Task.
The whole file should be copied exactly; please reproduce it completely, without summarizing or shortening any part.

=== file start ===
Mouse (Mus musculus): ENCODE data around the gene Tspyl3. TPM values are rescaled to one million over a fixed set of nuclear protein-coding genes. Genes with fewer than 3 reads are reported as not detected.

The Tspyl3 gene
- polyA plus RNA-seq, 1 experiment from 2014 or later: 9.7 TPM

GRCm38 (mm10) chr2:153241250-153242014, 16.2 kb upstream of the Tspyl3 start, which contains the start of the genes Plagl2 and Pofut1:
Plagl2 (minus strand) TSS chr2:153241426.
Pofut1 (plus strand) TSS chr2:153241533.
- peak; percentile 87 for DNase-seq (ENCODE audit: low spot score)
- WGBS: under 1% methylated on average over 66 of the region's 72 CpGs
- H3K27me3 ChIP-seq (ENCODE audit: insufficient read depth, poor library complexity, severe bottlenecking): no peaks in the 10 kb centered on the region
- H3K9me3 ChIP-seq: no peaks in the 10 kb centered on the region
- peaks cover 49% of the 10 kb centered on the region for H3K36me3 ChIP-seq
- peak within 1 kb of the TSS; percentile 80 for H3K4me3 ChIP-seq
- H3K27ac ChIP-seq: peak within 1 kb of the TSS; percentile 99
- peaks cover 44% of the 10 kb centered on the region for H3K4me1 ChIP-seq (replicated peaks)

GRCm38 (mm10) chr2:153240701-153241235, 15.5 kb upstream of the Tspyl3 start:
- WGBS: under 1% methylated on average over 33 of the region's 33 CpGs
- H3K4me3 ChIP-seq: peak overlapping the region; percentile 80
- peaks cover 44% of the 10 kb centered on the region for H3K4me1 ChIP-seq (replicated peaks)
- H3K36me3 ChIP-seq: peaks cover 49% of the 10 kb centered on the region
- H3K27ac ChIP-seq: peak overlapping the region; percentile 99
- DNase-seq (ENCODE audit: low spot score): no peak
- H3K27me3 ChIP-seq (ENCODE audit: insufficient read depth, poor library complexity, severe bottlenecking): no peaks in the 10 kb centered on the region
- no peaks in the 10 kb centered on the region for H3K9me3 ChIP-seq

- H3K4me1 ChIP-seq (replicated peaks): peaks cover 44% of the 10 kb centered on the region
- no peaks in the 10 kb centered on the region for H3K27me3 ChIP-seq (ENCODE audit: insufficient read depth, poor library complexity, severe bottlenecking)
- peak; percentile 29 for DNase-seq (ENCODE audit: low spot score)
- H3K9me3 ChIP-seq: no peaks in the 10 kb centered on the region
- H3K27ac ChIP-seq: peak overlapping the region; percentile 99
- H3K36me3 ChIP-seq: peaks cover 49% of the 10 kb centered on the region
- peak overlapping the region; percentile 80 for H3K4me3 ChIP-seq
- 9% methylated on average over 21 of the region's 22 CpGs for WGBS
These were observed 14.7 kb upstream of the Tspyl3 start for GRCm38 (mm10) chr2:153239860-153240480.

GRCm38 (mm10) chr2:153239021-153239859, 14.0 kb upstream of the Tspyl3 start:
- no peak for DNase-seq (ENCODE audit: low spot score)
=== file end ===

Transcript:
Mouse (Mus musculus): ENCODE data around the gene Tspyl3. TPM values are rescaled to one million over a fixed set of nuclear protein-coding genes. Genes with fewer than 3 reads are reported as not detected.

The Tspyl3 gene
- polyA plus RNA-seq, 1 experiment from 2014 or later: 9.7 TPM

GRCm38 (mm10) chr2:153241250-153242014, 16.2 kb upstream of the Tspyl3 start, which contains the start of the genes Plagl2 and Pofut1:
Plagl2 (minus strand) TSS chr2:153241426.
Pofut1 (plus strand) TSS chr2:153241533.
- peak; percentile 87 for DNase-seq (ENCODE audit: low spot score)
- WGBS: under 1% methylated on average over 66 of the region's 72 CpGs
- H3K27me3 ChIP-seq (ENCODE audit: insufficient read depth, poor library complexity, severe bottlenecking): no peaks in the 10 kb centered on the region
- H3K9me3 ChIP-seq: no peaks in the 10 kb centered on the region
- peaks cover 49% of the 10 kb centered on the region for H3K36me3 ChIP-seq
- peak within 1 kb of the TSS; percentile 80 for H3K4me3 ChIP-seq
- H3K27ac ChIP-seq: peak within 1 kb of the TSS; percentile 99
- peaks cover 44% of the 10 kb centered on the region for H3K4me1 ChIP-seq (replicated peaks)

GRCm38 (mm10) chr2:153240701-153241235, 15.5 kb upstream of the Tspyl3 start:
- WGBS: under 1% methylated on average over 33 of the region's 33 CpGs
- H3K4me3 ChIP-seq: peak overlapping the region; percentile 80
- peaks cover 44% of the 10 kb centered on the region for H3K4me1 ChIP-seq (replicated peaks)
- H3K36me3 ChIP-seq: peaks cover 49% of the 10 kb centered on the region
- H3K27ac ChIP-seq: peak overlapping the region; percentile 99
- DNase-seq (ENCODE audit: low spot score): no peak
- H3K27me3 ChIP-seq (ENCODE audit: insufficient read depth, poor library complexity, severe bottlenecking): no peaks in the 10 kb centered on the region
- no peaks in the 10 kb centered on the region for H3K9me3 ChIP-seq

- H3K4me1 ChIP-seq (replicated peaks): peaks cover 44% of the 10 kb centered on the region
- no peaks in the 10 kb centered on the region for H3K27me3 ChIP-seq (ENCODE audit: insufficient read depth, poor library complexity, severe bottlenecking)
- peak; percentile 29 for DNase-seq (ENCODE audit: low spot score)
- H3K9me3 ChIP-seq: no peaks in the 10 kb centered on the region
- H3K27ac ChIP-seq: peak overlapping the region; percentile 99
- H3K36me3 ChIP-seq: peaks cover 49% of the 10 kb centered on the region
- peak overlapping the region; percentile 80 for H3K4me3 ChIP-seq
- 9% methylated on average over 21 of the region's 22 CpGs for WGBS
These were observed 14.7 kb upstream of the Tspyl3 start for GRCm38 (mm10) chr2:153239860-153240480.

GRCm38 (mm10) chr2:153239021-153239859, 14.0 kb upstream of the Tspyl3 start:
- no peak for DNase-seq (ENCODE audit: low spot score)